What is a Red Book valuation and when do you need one?

A Red Book valuation (otherwise known as RICS Valuation Global Standards) is a publication of the Royal Institution of Chartered Surveyors (RICS). It is a valuation manual and code of practice designed to be followed by Institution Members in all valuation work, both in the UK and overseas.

The valuation manual is updated regularly to reflect changing standards on issues such as sustainability and incorporates the International Valuation Standards developed by the International Valuation Standards Council.

Purpose of the Red Book

The purpose of the Red Book is to ensure that RICS members have a detailed process. It provides a consistent, accurate and professional valuation service with an audit trail, measurable against applicable Red Book standards. It details all the factors considered and all the assumptions made in reaching a value.

Why would you need a Red Book valuation?

Most of a Chartered Surveyor’s work is about land and buildings. Different clients however need different types of valuation which include:

  • Market value – the price a buyer would be prepared to pay in a free market.
  • Investment value – the calculation of likely income plus capital appreciation over a given period.
  • Marriage value – where the combined value of two or more assets/properties is more than the sum of the separate values.

The Red Book covers all of these and more which provides their own unique benefits over a standard survey.

How is a value estimated?

Estimating a value is not a precise science – it involves many variables which need to be assessed and considered by your surveyor. The Red Book forces its users to take a considered, objective view of each variable and makes the valuation process as near to scientific as possible.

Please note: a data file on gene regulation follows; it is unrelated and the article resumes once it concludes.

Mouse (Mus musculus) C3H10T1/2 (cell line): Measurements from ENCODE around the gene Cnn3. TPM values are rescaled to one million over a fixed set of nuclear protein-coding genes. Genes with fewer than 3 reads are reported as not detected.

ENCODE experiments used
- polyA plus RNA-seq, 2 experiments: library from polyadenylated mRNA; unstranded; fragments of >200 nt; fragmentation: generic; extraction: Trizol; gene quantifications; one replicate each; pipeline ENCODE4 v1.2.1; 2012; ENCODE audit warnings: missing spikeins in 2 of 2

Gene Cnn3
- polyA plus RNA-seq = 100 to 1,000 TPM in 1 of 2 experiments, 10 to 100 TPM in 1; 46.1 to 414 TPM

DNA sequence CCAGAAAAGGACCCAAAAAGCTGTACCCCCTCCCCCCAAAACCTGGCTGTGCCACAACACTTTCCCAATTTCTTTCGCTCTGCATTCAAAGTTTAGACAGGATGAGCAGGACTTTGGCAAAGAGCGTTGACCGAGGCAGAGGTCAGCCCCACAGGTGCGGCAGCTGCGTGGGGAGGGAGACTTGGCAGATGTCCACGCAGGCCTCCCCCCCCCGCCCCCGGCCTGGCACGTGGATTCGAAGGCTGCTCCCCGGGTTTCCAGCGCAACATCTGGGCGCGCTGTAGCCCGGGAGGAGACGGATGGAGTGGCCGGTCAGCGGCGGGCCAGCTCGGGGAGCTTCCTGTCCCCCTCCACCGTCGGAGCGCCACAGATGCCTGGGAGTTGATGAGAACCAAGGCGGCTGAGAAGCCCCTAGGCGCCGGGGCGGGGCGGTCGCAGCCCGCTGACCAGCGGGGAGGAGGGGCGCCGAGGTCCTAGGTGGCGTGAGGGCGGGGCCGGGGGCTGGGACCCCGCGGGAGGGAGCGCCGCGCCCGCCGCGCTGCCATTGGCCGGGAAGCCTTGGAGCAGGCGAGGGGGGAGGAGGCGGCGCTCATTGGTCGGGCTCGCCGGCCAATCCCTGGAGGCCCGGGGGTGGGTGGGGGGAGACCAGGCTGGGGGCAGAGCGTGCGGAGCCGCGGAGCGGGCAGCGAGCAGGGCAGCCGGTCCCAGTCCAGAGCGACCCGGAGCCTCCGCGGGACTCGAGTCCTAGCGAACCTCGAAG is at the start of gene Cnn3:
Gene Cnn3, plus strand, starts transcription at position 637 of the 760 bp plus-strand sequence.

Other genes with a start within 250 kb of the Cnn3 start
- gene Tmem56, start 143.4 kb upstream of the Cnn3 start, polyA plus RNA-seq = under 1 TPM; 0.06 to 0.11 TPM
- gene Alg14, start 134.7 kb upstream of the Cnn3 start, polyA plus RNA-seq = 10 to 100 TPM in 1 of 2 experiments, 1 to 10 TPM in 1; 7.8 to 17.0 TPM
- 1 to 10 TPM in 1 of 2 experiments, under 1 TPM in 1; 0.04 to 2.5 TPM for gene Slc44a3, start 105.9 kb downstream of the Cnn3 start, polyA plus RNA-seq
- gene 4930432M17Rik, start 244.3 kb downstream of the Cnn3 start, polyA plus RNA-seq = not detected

How does a Red Book valuation compare to other valuations?

When compared to a valuation completed by an estate agent or letting agent, they may not be able to provide a detailed, reasoned explanation like a Chartered Surveyor.

What’s more, there is always the possibility that valuations submitted by an estate agent or letting agent may be challenged by government agencies, banks, or other large institutions. The chance of this happening to a Red Book valuation, backed by the professional integrity of RICS, is minimal.

Why might you need a professional property valuation from a Chartered Surveyor?

As executor responsible for obtaining probate, you need a professional valuation for Inheritance Tax purposes. When selling a property other than your main residence, a professional valuation is required to determine any Capital Gains Tax payable.

Similarly, in a divorce settlement, a property valuation is needed to apportion fair shares for both parties. For house insurance, an accurate figure for rebuild costs is required by insurers. And when buying or selling property, it is in the interests of both buyer and seller to have a Red Book valuation to confirm the selling price is at or around market value.

Do I need a Red Book valuation or a survey?

Red Book or otherwise, any sensible valuation must take a view on the condition (good, average or bad) of a property when assessing its worth. With a Red Book valuation, glaring defects like rotten window frames or missing roof tiles would be documented in the process, and disclosed to the client.

But as the Red Book terms and conditions will make clear, a valuation is not a survey. So if you need peace of mind that there is nothing major wrong with the property you are about to buy, we strongly recommend a Level 2 or Level 3 RICS Building Survey.

A Red Book valuation may suggest there are issues, but will not go into detail. If those issues are of concern, you will either walk away or need a detailed survey. Having first gone for the valuation, and then commissioned a survey is an unnecessarily expensive way round, because it involves a large element of duplication in the assessing condition process.

If you have any questions about Red Book surveys, get in touch by calling 01273 031646. We’d be glad to help.